Chinese media has warned that if President-elect Donald Trump follows through on his campaign pledge to impose stiff tariffs on their imports, asserting that their country will retaliate with measures that will hurt American industries.
Throughout the 2016 presidential race, Trump railed against China, accusing the Asian superpower of using unfair practices to get an edge in the global economy.
“We can’t continue to allow China to rape our country,” Trump said of the U.S. trade deficits with the Communist nation in May, according to Politico. “It’s the greatest theft in the history of the world.”
The President-elect has vowed to label China a currency manipulator and slap 45 percent tariffs on their imports within his first day in office. Now that the business mogul has been elected, Chinese media has fired back that the U.S. would come to regret such aggressive maneuvers.
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On Nov. 14, the Communist-run newspaper Global Times published an editorial warning that China would retaliate against any attempts to disrupt their trade, The Guardian reports.
“If Trump wrecks Sino-US trade, a number of U.S. industries will be impaired. Finally the new president will be condemned for his recklessness, ignorance and incompetence,” the newspaper stated.
The editorial warned that if Trump decides to make China an economic enemy, then the Asian superpower will punish major U.S. industries that conduct crucial business in their country.
“A batch of Boeing orders will be replaced by Airbus,” the newspaper stated. “U.S. auto and iPhone sales in China will suffer a setback, and U.S. soybean and maize imports will be halted. China can also limit the number of Chinese students studying in the U.S.”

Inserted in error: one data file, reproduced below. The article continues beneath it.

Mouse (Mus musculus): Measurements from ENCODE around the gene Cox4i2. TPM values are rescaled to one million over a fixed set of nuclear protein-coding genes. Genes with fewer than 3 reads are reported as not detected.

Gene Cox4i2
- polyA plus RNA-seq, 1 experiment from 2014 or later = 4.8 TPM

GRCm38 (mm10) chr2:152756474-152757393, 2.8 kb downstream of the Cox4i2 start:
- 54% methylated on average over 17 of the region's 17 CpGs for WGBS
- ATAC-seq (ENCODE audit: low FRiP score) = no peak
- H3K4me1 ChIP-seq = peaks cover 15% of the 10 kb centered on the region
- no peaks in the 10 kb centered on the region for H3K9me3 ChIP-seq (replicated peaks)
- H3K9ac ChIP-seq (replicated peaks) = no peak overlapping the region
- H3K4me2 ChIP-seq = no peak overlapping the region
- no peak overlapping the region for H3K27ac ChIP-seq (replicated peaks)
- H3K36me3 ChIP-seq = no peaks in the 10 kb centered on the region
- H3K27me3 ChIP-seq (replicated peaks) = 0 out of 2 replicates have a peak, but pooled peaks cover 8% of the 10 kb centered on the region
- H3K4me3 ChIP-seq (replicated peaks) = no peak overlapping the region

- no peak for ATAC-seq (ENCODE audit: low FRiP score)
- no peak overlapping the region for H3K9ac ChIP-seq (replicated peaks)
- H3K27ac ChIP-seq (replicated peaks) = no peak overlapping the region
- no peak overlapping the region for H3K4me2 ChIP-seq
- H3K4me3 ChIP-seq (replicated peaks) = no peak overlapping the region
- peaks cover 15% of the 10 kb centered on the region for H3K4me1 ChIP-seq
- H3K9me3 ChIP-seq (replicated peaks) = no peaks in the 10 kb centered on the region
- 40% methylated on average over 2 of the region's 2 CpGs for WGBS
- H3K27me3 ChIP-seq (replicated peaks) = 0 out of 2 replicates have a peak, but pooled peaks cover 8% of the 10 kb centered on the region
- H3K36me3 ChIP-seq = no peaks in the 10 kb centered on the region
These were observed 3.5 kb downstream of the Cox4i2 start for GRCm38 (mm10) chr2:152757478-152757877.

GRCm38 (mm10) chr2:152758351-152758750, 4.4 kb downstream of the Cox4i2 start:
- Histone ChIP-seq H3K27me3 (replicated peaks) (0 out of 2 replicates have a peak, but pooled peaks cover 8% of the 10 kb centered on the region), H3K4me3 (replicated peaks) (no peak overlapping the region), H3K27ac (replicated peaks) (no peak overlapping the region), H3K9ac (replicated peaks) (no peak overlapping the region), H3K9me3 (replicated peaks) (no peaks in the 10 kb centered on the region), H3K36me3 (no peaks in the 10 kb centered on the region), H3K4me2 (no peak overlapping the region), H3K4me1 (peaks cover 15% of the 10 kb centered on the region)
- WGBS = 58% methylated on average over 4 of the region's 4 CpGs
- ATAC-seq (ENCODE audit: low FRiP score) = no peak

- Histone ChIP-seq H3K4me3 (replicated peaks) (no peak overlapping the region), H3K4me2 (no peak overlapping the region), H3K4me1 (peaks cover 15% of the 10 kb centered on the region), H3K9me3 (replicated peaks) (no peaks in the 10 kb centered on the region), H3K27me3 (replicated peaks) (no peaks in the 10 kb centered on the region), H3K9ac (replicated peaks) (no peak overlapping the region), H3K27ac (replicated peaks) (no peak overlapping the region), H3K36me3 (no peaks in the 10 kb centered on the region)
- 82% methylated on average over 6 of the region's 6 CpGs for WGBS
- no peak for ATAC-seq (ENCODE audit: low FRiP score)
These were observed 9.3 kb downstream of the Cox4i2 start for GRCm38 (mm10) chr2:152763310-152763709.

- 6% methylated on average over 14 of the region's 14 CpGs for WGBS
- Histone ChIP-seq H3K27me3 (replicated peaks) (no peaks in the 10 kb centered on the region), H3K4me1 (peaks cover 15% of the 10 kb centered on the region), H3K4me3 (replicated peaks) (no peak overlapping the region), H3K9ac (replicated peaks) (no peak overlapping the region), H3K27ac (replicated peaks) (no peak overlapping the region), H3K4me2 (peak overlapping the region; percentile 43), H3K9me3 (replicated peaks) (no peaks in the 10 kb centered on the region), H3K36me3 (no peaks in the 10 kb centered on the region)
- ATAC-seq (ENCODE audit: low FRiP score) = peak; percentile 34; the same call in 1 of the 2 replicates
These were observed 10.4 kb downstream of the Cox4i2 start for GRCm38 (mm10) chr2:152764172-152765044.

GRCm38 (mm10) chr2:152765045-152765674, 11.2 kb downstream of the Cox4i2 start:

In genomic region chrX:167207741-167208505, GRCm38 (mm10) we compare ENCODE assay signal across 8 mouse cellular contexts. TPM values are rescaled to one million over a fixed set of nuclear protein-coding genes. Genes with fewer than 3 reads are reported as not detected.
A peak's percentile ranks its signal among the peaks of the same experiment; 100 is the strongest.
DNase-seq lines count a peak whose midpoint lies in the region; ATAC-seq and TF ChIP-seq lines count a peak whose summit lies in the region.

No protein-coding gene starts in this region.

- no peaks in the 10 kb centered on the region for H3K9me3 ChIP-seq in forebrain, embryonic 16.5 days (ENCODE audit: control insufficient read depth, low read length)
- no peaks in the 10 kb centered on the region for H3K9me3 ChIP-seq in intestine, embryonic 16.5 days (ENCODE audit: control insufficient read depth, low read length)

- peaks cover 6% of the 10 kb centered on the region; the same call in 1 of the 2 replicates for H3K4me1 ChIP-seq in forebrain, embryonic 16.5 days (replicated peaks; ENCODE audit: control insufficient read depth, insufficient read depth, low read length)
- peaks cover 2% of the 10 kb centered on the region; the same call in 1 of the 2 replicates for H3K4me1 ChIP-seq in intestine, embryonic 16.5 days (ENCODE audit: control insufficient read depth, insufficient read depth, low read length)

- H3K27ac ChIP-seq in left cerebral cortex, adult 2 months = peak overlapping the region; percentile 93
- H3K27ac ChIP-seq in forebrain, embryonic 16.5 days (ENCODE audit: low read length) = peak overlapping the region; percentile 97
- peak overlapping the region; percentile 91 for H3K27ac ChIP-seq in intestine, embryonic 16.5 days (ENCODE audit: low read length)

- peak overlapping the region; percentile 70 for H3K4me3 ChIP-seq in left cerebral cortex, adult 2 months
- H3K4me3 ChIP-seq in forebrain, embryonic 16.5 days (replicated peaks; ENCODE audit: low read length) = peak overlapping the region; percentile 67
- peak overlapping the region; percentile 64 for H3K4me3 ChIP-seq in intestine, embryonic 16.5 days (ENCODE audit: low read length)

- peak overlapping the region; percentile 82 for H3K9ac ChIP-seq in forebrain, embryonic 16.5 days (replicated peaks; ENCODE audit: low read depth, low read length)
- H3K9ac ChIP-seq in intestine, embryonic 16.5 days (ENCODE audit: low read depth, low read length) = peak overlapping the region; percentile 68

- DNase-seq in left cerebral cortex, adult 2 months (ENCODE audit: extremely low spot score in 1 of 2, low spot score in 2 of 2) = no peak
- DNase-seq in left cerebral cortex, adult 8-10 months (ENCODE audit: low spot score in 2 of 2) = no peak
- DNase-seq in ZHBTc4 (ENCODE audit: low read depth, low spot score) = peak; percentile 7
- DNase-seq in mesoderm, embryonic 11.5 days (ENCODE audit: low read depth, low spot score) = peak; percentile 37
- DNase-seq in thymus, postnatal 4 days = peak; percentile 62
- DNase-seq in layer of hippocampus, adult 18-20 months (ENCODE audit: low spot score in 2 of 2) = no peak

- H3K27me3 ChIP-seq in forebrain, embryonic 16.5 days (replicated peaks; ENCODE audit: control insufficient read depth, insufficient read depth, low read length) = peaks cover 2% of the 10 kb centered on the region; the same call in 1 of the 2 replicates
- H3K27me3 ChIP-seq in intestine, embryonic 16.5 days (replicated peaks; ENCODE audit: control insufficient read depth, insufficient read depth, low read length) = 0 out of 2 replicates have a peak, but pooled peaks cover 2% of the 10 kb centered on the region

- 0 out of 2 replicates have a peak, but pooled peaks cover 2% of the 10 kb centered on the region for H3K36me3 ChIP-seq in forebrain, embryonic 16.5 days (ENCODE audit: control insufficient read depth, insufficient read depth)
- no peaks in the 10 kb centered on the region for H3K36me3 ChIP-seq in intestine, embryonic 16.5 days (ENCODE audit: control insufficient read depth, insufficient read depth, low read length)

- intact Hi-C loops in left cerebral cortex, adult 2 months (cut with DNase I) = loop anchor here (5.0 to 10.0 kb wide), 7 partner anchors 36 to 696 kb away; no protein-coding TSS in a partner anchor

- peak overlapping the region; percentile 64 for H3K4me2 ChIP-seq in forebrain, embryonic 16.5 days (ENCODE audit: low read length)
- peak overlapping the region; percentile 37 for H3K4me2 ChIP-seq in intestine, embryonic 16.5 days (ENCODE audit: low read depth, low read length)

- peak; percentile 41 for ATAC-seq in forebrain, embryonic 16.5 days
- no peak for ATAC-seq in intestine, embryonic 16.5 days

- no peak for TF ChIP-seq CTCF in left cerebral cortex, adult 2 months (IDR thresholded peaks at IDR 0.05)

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On Nov. 13, the President-elect spoke with Chinese President Xi Jinping over the phone. Trump’s White House transition team issued a statement describing the conversation as productive, CNN reports.
“President-elect Trump stated that he believes the two leaders will have one of the strongest relationships for both countries moving forward,” the statement asserted.
While Trump has repeatedly threatened China economically, Chinese media has previously praised the business mogul’s disinterest in checking their aggression in the South China Sea, making him a more attractive ally for the Communist nation than former Secretary of State Hillary Clinton.
“Unlike traditional idealistic politicians, who tend to place ideological values, such as democracy and human rights, as the priority of their diplomacy, Trump has more realistic interests in mind,” the Global Times wrote in a previous editorial.
China and the U.S. share $650 billion in trade annually. Veteran U.S. diplomat Paul Haenle, who currently resides in Beijing, warned that imposing strict tariffs on China could result in a trade war that will damage the U.S. economy.
“If [Trump] follows through on a 45% trade tariff then I think it will be damaging to our own interests and we will have fallout that will affect our own companies and our own economy and it won’t be effective,” Haenle said. “It will not achieve what he is setting out to achieve. So from that standpoint he is going to have to moderate some of that rhetoric as he puts together actual concrete policies.”
Hanele added that Chinese officials suspect that Trump “will become more realistic and more pragmatic once he is in the position where he has to govern.”